• We didn’t have her arrested. We asked for the ball back. We asked to have the charges dropped, and they were for lack of wont of prosecution. It is illegal in Ohio to take something from your own property and refuse to give it back to the rightful owner. No one trespassed on Edna’s property, which is why the ball was there for her to get. No one has seen or talked to Edna since this happened, and we have no idea why she filed this lawsuit. According to people calling in to local stations, she has been making the claim that it distresses her to have children playing in her neighborhood for over thirty years. My husband cut her grass and shoveled her driveway for over six years. The closest thing to trespassing that has occurred most recently was when my husband put tomatoes on her porch and Edna invited him in to sit down with her and talk. He was there for over an hour. That was a week before she took my son’s ball. My son apologized to Edna, nothing more. My husband asked for the ball, and she told him to call our neighborhood liaison officer. He called the dispatch, and she refused to give the ball back and instructed the officers to arrest her. My husband asked that she not be arrested. If you look at articles from the Cincinnati Enquirer, you will find that they did their due dilligence in reporting this situation – they got the transcripts from the police dispatch officer and proved my husband asked the officers to lay off of Edna. Sirkin has been conveniently out of town until this coming Wednesday. Until then, we have no idea why this suit was filed. No one has entered her property since the day my husband gave her tomatoes from our garden. That’s all we know. We just wish people would stop making outrageous assumptions.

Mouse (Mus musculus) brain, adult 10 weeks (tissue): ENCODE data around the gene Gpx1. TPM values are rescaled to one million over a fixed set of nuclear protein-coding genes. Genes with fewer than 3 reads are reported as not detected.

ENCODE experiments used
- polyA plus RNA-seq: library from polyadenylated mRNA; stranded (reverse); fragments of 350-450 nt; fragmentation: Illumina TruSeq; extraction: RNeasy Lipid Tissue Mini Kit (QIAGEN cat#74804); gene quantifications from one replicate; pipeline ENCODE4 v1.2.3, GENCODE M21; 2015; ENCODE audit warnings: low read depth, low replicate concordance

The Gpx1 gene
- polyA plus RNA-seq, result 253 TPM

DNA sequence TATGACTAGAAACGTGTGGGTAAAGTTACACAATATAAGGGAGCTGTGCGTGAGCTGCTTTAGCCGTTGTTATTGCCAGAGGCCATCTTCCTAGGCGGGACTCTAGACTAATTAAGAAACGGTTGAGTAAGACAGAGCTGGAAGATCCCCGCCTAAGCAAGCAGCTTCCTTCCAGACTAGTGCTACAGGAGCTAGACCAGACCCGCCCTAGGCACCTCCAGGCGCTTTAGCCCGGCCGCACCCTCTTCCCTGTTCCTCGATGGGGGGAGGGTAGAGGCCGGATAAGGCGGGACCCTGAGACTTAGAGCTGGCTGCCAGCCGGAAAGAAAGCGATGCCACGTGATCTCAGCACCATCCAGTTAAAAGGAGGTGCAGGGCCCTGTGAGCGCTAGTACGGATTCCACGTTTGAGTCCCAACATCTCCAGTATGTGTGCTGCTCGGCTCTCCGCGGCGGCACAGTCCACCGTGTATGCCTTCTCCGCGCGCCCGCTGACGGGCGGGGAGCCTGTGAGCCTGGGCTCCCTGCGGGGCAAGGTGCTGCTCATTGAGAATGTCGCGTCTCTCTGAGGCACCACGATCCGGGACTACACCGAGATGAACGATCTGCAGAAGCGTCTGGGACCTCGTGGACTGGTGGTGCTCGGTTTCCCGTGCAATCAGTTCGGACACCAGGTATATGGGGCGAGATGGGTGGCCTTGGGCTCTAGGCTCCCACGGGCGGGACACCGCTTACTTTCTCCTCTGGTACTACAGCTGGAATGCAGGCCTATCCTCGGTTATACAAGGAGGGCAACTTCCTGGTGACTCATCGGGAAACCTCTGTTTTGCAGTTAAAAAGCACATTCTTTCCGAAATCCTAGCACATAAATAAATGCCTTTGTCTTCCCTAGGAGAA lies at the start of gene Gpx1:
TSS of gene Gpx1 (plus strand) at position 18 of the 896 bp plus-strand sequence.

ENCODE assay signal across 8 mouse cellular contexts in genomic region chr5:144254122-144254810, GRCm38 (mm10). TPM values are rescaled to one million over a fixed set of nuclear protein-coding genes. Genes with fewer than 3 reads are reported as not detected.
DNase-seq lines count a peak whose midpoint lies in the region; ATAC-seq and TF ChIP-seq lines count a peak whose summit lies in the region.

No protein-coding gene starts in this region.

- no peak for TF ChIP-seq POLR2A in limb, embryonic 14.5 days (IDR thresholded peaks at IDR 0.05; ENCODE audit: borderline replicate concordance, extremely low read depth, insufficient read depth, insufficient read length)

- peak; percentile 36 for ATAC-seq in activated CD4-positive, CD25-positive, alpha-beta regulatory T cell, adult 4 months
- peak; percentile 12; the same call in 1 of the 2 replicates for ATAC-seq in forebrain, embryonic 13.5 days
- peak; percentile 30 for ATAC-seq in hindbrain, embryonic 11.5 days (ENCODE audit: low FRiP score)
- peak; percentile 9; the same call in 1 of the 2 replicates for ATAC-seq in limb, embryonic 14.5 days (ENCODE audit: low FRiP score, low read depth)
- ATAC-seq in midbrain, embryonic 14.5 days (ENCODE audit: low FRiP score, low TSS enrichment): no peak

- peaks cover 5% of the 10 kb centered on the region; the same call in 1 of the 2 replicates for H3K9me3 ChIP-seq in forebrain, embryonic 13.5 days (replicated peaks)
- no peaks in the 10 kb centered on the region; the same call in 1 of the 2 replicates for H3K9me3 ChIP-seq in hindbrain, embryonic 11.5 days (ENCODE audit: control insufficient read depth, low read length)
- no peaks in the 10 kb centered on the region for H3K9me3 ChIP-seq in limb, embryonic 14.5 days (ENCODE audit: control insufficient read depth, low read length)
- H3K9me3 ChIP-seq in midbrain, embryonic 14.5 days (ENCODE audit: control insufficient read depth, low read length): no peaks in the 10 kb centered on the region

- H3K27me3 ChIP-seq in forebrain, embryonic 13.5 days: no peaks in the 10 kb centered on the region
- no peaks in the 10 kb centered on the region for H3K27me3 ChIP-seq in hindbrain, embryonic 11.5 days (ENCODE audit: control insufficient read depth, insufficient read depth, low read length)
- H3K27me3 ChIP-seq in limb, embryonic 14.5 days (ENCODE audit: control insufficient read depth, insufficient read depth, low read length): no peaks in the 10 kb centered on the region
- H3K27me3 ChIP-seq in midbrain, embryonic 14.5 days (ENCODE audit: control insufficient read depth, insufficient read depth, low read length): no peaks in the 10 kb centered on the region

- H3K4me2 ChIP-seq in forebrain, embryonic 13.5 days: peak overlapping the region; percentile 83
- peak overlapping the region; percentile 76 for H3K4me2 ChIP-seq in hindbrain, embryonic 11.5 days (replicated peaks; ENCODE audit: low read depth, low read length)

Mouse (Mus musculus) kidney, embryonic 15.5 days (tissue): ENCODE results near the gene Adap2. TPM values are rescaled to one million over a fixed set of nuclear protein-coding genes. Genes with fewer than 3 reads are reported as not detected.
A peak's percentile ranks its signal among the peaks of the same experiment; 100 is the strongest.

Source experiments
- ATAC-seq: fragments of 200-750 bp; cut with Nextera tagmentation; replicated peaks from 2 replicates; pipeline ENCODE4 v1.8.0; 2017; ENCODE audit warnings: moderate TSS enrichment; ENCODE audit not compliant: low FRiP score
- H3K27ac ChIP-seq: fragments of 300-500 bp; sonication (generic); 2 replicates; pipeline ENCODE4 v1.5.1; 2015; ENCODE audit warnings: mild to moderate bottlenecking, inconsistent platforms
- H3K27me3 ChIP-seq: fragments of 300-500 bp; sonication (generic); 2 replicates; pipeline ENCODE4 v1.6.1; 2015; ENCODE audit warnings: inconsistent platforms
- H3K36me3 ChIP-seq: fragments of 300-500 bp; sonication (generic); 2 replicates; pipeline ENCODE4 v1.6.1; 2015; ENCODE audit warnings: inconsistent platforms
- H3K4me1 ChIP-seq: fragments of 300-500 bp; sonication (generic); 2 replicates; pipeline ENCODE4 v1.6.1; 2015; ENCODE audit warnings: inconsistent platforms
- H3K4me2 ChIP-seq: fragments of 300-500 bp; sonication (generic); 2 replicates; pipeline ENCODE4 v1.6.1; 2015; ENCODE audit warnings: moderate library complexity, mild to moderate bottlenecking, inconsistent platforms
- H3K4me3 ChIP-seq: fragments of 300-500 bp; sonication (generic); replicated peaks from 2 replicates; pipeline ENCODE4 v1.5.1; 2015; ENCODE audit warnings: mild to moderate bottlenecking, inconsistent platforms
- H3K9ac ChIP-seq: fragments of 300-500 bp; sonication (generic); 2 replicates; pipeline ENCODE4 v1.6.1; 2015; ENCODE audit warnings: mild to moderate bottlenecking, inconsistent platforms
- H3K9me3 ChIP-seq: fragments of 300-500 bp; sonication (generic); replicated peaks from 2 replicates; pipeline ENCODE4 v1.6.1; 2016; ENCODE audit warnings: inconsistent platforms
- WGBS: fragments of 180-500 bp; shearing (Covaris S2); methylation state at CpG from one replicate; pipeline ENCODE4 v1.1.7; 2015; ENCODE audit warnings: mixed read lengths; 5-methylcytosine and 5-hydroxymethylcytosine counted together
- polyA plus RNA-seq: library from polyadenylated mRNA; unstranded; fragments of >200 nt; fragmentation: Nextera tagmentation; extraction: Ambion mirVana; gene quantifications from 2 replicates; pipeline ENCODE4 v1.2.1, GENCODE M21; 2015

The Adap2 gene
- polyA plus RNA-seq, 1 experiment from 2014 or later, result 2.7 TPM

• What would have happened if Ms. Jester had fallen or tripped on the ball? What if she had been hit by it? Would the family have bothered to pay the medical bills? I seriously doubt it, that money would have come out of Medicare. Ms. Tanis’ comments made me laugh, it sounds like she’s trying to say “we didn’t do anything” IMO. It’s a little late for that, you made a big issue over your child’s ball (LOL) and now you’re family is paying for it. My grandmother was 93 when she died, frail but in her right mind and able to get about, had she been subjected to the stress of an arrest and all of this hoopla she would have suffered emotional distress as well. So Ms. Tanis IMO you brought all of this on yourself, and I hope you have to pay the piper in the end.

  • …and with that, I now take the number two spot as the most callous participant on this blog. I’ll be back on top before too long.

  • @11: Maybe Jester trips over the ball and the neighbors stiff her on the medical bills. Maybe a burglar fleeing Jester’s home trips over the ball. Maybe the kids discover, in the course of retrieving their ball, that Jester is injured and incapable of phoning for assistance. Maybe the incoming ball enrages a wild bear that kills them all.
    I don’t think it’s fair to say the Tanis family deserves to be sued because something MIGHT happen as a result of the ball being there and the Tanis family MIGHT try to dodge responsibility for the outcome.